The cocktail’s popularity soared during the Prohibition era in the United States, as it did an excellent job of masking the awful taste and smell of alcohol. With the ban of selling alcohol during the 1920s, the nation took it upon themselves to distill their own gins and whilst this gave drinkers the same warm glowing feeling after having a few, it wasn’t too pleasant on the taste buds. So bar tenders (or should we say medicine prescribers*) started experimenting with other legal ingredients and the mighty cocktail has never looked back.
*another way to get around the no-drinking law was to have alcohol prescribed to you by your doctor.
We’ve rounded up our top three favourite (and oldest!) cocktails inspired by and created during the Prohibition era:
The Clover Club
Named after the gentleman’s club in Philadelphia, it was enjoyed before the Prohibition with the first recipes being published in 1917. The tangy raspberries contrasting with the lemon is a perfect blend and an all-round crowd pleaser.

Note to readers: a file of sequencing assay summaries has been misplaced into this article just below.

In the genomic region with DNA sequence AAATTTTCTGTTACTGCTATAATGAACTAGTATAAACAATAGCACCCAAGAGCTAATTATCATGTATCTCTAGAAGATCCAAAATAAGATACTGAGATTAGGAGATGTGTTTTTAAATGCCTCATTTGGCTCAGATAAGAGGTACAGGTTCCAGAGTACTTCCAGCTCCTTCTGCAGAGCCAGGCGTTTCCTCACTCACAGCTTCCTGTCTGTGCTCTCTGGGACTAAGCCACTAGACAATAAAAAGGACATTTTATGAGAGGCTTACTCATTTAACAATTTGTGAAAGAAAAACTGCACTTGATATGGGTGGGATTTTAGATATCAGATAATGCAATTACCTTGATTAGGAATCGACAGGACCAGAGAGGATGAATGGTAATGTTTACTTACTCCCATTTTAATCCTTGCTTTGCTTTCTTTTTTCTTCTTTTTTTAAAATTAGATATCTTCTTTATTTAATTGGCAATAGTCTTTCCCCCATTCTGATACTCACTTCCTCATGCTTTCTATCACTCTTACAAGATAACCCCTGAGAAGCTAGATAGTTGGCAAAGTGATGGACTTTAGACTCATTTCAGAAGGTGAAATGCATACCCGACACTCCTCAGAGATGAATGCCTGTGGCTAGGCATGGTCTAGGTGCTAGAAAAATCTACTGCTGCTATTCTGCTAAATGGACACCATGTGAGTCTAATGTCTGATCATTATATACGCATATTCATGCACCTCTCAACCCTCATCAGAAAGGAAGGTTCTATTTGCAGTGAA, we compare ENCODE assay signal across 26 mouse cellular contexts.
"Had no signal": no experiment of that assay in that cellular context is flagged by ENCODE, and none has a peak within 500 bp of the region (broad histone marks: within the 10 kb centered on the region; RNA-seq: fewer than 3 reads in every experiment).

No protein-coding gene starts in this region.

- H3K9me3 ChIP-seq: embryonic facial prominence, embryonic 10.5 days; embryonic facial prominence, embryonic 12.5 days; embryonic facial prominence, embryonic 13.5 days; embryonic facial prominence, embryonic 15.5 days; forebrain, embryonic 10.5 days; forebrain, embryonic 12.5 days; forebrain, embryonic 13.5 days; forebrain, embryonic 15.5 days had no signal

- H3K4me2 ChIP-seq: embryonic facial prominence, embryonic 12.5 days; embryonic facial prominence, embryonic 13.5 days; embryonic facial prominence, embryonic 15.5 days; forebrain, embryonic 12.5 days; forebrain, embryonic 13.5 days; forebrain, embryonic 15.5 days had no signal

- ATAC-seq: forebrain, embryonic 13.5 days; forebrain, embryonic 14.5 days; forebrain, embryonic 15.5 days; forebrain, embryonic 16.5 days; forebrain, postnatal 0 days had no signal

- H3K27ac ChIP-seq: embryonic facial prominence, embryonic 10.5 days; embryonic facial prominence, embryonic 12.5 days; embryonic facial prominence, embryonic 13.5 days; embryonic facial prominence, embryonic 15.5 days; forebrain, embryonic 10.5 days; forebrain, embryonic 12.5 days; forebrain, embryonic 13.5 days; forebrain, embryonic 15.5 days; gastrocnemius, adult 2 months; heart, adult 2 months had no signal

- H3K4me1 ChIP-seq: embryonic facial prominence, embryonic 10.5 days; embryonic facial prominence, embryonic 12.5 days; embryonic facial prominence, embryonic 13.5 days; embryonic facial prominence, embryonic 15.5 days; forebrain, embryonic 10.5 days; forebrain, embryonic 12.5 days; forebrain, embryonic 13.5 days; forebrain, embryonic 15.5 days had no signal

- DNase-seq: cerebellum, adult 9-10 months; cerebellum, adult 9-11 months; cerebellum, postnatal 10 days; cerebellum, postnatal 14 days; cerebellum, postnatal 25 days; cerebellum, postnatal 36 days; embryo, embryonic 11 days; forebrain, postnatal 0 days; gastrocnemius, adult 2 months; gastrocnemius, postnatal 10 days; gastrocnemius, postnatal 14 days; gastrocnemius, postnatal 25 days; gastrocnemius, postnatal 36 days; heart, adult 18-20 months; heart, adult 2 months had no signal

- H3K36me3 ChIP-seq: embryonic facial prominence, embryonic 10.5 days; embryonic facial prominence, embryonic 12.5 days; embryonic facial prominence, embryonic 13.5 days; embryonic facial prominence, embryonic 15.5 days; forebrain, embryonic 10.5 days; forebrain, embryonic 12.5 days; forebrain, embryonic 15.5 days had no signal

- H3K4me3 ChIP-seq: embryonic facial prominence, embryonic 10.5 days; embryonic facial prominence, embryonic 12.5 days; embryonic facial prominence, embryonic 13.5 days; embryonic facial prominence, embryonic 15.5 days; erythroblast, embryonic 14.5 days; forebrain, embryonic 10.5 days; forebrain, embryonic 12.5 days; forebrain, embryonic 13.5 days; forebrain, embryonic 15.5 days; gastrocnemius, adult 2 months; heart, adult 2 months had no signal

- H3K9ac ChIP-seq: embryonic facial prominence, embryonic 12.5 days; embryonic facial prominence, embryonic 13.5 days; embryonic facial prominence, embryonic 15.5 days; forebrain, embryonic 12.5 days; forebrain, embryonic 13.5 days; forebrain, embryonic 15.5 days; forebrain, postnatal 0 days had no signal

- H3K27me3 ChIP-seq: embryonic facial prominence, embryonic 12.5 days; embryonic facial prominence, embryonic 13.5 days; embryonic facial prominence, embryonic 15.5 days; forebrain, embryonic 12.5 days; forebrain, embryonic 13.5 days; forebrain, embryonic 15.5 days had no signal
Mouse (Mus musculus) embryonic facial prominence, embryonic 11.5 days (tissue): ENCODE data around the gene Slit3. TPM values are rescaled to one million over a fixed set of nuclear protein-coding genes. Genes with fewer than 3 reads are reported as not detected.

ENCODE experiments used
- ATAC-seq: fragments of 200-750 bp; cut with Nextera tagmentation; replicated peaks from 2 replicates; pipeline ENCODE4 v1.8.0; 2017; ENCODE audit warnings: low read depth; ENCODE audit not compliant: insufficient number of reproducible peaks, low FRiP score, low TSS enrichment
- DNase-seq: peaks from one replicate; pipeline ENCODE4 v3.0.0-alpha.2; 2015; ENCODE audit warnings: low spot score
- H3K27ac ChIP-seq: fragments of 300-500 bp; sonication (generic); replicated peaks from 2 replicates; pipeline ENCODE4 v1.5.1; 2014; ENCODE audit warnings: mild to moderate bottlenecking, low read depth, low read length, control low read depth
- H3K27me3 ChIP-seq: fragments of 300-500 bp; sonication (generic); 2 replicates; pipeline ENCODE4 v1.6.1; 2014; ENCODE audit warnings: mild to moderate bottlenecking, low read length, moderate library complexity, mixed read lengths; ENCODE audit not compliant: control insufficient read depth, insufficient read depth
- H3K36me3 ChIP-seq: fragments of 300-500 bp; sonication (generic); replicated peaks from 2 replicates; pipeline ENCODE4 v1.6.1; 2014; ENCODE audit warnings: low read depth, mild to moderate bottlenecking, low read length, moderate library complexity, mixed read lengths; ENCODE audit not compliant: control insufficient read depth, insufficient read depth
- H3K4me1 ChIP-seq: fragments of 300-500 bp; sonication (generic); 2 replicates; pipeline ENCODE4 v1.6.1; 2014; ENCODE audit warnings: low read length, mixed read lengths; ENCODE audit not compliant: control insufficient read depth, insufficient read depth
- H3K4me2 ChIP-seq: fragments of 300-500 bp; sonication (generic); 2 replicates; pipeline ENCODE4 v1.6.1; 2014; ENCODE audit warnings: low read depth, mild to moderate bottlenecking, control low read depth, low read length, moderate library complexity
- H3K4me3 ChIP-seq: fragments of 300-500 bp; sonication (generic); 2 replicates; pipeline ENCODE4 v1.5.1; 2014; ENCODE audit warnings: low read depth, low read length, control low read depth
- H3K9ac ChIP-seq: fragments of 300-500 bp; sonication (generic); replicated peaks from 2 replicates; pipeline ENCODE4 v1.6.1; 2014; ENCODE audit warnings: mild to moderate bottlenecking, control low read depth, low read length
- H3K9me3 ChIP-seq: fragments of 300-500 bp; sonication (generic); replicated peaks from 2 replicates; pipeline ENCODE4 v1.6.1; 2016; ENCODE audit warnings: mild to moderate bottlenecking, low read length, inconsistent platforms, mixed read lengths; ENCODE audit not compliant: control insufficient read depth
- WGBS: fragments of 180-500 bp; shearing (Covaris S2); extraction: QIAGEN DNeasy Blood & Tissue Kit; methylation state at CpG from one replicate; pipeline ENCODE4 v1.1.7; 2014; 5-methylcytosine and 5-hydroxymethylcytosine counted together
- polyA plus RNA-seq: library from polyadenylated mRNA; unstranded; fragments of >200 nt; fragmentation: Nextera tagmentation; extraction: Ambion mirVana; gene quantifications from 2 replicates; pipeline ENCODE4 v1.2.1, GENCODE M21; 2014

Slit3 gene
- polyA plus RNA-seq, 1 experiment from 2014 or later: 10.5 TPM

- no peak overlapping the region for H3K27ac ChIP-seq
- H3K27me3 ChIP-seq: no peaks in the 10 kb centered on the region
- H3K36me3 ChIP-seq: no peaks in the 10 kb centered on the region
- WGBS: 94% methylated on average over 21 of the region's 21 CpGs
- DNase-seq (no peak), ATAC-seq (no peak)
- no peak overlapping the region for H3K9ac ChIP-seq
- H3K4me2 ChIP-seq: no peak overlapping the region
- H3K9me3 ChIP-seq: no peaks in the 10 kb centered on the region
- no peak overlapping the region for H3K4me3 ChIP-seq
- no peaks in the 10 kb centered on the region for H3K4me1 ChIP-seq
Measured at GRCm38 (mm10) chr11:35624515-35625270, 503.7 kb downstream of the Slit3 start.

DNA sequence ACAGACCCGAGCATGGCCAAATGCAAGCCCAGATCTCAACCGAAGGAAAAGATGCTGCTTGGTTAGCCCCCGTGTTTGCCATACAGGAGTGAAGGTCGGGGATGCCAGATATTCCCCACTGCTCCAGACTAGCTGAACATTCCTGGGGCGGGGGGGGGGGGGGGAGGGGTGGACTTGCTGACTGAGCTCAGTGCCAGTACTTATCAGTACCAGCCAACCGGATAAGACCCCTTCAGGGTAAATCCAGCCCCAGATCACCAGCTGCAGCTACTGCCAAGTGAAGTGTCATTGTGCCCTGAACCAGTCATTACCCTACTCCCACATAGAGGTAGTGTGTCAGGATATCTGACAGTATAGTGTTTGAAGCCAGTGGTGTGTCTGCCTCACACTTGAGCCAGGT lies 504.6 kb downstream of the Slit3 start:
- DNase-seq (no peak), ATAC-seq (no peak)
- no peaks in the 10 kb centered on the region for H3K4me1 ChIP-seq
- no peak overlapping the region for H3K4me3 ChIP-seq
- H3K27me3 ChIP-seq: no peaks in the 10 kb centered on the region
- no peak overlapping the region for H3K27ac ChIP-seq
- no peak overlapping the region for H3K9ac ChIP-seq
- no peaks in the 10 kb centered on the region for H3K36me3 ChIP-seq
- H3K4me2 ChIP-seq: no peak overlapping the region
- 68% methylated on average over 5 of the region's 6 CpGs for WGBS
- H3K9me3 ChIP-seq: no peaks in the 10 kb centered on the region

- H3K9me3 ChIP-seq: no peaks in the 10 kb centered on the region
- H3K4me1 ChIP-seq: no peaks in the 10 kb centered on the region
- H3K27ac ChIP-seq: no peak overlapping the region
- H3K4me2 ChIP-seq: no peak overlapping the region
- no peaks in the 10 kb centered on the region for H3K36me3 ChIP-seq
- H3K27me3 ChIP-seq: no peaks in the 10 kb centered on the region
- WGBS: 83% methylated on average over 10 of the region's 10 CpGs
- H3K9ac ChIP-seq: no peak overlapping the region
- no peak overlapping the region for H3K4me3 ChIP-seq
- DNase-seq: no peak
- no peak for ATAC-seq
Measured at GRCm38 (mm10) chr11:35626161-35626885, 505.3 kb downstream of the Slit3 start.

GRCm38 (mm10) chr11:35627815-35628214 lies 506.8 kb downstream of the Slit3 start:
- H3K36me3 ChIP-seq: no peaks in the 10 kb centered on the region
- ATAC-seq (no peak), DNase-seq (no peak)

The Bee’s Knees
Yes, when something’s the bee’s knees, it’s brilliant and so is this cocktail! This sweet, light cocktail was especially popular when masking those homemade bathtub gins! Luckily we’ve moved past those days and don’t have to worry about why the ingredients were chosen!
Originally made with a rather large measure of Cointreau and crème de menthe, this wasn’t everyone’s go-to cocktail. A decade later the recipe was tweaked with the addition of gin, the removal of crème de menthe and an egg white was thrown in for good measure. All in all a classic gin cocktail and favoured by Laurel and Hardy at the Savoy Hotel in the 1930s.
Not a cocktail fan, but still want to get into the 1920’s swing? Pour your favourite tipple into a china teacup and drink inconspicuously!
Or why not join us for the ultimate Christmas and NYE parties at The ICC, Birmingham for our Roaring 20s ball. It’s going to be a night of forbidden drinks, glamour and raucous entertainment!
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